Hi everyone, just a preemptive warning that this post is serious, political, disjointed, and will likely offend some people.
Like you, I’ve been thinking about the police brutally murdering Tyre Nichols in Memphis, the latest in the countless murders of Black people by the police. I’m thinking of Tyre Nichols, who loved skateboarding and photography and who had a son a little younger than my six-year-old, and I’m thinking of his family, whom he was just trying to get home to. I cannot imagine their pain.
This murder came while so many of us are still grieving the mass shooting deaths of people in Monterey Park, Half Moon Bay, and other places too numerous for many of us to keep track of anymore (about 40 over the past four weeks). This is where we are at for this new year. Endless death and injustice, not just sanctioned but sponsored by our government. And those of us in nonprofit and philanthropy, for all the good we do, often feel powerless.
But our sector’s job is to address inequity and injustice, so we need to focus. The statements we’ll be making condemning police violence and anti-Blackness have been a start, but they are not enough, and in fact, they can often lull us into a sense of complacency, kind of like a long-form of “thoughts and prayers.” We need to, as an entire united sector, work together to end white supremacy and its many manifestations, and we need to do it differently and more effectively.
Hi everyone, before we get started, it’s been five years since Unicorns Unite: How Nonprofits and Foundations Can Build EPICPartnerships, a book I wrote with co-authors Jessamyn Shams-Lau and Jane Leu, was released. Here’s a free webinar taking place on February 14th at 10am PT to discuss what we’ve learned since then. Auto-captions will be enabled. Also, please use promo code UNI50 here to get 50% off your copy of the book.
Today, we talk about an issue that many of us probably had no idea existed, but one that is very annoying to those affected, and it perpetuates inequity. The concept of “tipping.” This is basically the idea that if a foundation gives a nonprofit “too much” funding, it would “tip” that nonprofit into becoming a foundation itself, which would then open a hole in the fabric of spacetime and an ancient evil would breach our dimension to rain chaos and destruction and there would be fire and brimstone and terrible wifi.
Over the past several months, my kids have been obsessed with Greek Mythology, thanks to a podcast they listen to called “Greeking Out.” Greek myths are awesome, and there’s a lot they can teach us. Actually, many of the terms we use in this sector have Greek origins. For instance, the word “philanthropy” comes from the Greek “philos” which means “love of” and “anthropos” which means “burdensome and pointless grant applications.”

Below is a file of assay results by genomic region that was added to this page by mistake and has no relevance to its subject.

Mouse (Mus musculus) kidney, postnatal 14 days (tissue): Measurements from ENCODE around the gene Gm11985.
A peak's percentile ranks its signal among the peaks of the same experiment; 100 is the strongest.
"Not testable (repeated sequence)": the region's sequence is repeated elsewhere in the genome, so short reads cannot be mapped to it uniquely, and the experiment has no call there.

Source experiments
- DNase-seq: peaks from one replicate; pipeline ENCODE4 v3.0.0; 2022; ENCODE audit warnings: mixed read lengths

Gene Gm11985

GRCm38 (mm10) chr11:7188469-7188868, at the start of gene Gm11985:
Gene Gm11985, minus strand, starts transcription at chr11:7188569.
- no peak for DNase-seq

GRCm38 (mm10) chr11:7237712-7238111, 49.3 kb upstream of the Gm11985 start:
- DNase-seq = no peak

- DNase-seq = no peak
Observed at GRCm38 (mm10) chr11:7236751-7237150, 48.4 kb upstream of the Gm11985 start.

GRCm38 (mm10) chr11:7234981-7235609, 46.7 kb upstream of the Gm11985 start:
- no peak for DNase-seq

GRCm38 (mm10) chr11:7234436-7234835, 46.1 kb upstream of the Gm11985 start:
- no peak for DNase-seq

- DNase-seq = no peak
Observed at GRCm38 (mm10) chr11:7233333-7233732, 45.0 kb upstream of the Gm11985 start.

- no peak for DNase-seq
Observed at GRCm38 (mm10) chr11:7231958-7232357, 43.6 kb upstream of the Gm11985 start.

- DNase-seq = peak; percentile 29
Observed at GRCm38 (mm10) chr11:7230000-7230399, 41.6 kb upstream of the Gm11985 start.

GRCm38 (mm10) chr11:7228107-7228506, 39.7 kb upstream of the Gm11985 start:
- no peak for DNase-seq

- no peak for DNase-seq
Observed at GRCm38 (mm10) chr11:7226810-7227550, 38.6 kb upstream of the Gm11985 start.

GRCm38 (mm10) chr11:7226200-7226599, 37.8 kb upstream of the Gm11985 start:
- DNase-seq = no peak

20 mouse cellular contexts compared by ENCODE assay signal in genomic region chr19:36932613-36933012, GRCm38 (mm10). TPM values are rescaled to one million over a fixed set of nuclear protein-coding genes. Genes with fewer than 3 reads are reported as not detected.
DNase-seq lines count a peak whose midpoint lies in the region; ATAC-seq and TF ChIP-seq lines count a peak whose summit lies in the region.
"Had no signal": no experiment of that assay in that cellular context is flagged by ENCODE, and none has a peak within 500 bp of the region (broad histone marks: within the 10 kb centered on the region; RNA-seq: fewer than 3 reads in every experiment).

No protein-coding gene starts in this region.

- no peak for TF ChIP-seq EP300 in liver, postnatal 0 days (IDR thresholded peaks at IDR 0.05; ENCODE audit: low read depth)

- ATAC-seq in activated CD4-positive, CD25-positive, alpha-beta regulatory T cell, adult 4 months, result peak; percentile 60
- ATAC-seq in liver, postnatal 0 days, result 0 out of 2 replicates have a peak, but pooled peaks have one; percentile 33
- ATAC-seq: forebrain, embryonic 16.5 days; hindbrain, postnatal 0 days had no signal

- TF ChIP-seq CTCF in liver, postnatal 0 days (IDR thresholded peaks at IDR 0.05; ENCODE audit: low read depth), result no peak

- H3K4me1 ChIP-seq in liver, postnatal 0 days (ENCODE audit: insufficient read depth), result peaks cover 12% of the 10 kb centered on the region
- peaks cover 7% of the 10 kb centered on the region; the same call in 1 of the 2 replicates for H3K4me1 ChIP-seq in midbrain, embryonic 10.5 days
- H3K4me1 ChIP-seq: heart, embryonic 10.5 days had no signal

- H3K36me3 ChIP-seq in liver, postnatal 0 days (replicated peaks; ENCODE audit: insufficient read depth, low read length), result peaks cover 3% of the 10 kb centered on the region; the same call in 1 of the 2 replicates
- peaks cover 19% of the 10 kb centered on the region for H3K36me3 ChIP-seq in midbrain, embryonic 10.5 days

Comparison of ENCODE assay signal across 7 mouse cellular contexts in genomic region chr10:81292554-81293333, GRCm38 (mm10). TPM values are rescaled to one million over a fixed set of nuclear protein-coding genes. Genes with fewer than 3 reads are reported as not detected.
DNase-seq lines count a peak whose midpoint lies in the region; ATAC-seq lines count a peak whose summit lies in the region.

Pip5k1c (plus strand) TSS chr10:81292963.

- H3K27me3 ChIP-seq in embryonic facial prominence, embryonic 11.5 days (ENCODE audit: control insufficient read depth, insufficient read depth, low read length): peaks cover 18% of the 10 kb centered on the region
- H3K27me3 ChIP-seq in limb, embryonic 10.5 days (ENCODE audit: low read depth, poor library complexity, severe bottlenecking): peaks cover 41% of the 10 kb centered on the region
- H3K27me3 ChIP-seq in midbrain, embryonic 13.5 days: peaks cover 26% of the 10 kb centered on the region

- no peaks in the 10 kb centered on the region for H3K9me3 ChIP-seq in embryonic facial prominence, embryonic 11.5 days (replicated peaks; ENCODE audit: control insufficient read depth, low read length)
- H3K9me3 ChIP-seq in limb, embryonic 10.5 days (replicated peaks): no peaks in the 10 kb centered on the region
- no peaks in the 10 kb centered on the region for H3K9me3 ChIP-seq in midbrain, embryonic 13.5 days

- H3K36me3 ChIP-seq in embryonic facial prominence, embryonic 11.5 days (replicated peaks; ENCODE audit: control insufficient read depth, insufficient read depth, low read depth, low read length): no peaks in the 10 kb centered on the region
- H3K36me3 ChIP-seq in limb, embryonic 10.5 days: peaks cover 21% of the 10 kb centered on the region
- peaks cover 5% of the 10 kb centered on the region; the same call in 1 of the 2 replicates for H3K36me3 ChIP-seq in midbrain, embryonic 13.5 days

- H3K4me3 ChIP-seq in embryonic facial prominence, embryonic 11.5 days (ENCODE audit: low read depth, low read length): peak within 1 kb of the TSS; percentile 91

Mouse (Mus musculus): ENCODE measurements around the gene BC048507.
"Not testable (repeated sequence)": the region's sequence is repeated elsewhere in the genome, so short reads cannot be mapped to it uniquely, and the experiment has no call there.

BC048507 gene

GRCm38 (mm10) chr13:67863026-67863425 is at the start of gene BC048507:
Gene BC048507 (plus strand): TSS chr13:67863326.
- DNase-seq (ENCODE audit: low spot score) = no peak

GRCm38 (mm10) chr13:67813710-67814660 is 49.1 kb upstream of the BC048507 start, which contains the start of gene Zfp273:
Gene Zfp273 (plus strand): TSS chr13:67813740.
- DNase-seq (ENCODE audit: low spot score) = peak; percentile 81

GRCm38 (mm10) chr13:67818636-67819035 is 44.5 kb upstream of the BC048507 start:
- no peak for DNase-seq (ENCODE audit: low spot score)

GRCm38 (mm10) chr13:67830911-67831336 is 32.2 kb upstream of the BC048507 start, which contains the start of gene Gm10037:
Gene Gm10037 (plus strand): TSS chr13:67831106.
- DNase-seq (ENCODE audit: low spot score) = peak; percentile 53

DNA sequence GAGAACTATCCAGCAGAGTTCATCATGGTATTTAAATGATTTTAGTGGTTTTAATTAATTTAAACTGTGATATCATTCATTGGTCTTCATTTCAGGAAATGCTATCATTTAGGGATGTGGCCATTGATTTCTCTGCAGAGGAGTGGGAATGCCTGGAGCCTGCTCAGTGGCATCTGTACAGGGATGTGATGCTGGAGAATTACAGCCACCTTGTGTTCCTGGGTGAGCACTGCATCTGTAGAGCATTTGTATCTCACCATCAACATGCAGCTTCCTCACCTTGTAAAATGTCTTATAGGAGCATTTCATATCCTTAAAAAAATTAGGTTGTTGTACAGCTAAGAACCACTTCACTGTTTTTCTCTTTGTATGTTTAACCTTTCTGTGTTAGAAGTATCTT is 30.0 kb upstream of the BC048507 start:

Anyway, while listening to Greeking Out with the kids, I couldn’t help but imagine these iconic stories being set in the nonprofit sector, so I wrote some of them out below. Enjoy. (And stop judging. Like your Saturday nights are so much more interesting.)
Hi everyone. It’s been a while since I’ve written about a TV show. I was scarred by Game of Thrones and its outlandish, horrifying ending (turns out Daenerys, Mother of Dragons, Khaleesi of the Great Grass Sea, stole classified nuclear documents, kept them at her castle, and engaged in espionage for the White Walkers). But so many people (2) have asked for my opinion on the new show Loot, that I am compelled to dust off my TV analysis skills, which got a significant number (4) of endorsements on my LinkedIn profile.
For folks who have not seen it, there will be **SPOILERS** so please feel free to skip this post if needed. We will be back to regular rants and shenanigans next week.
Loot stars the amazing Maya Rudolph as Molly Wells, who lives a ridiculously lavish life—she gets a yacht on her birthday, and David Chang is her personal chef—with her billionaire tech tycoon husband John Novak (played by Adam Scott). She finds out Novak has been cheating on her, files for divorce, and keeps 87 Billion dollars. Hurt and untethered, she parties hard, embarrasses herself in public, which leads to a phone call from Sofia Salinas (played by Michaela Jaé Rodriguez), the ED of her foundation. Molly had no idea she even had foundation. The ten short episodes follow her as she learns about philanthropy and nonprofit, rediscovers love, and grows as an individual. Clearly this is at least partly inspired by MacKenzie Scott.
Hi everyone, I’ll be taking a break next month, so this will be the last post until August 1st. It’s probably good for me to take a break, because considering the rage I’m feeling, I might say things I’ll regret later. I know many of you are devasted by the overturning of Roe v Wade, and fearful of what is sure to come next: The reversal of marriage equality, the ending of rights to contraception, the further erosion of speech and other freedoms, among other horrible things.
(By the way, if you are a supporter of forced pregnancy who is celebrating this decision by five fascist Supreme Court Justices, get the hell off my blog and out of my life; you are not pro-life, you are pro-death, because this decision will kill millions of people, especially those of marginalized identities. I am not here to debate with you about basic human rights; take your 1850’s-era morality elsewhere).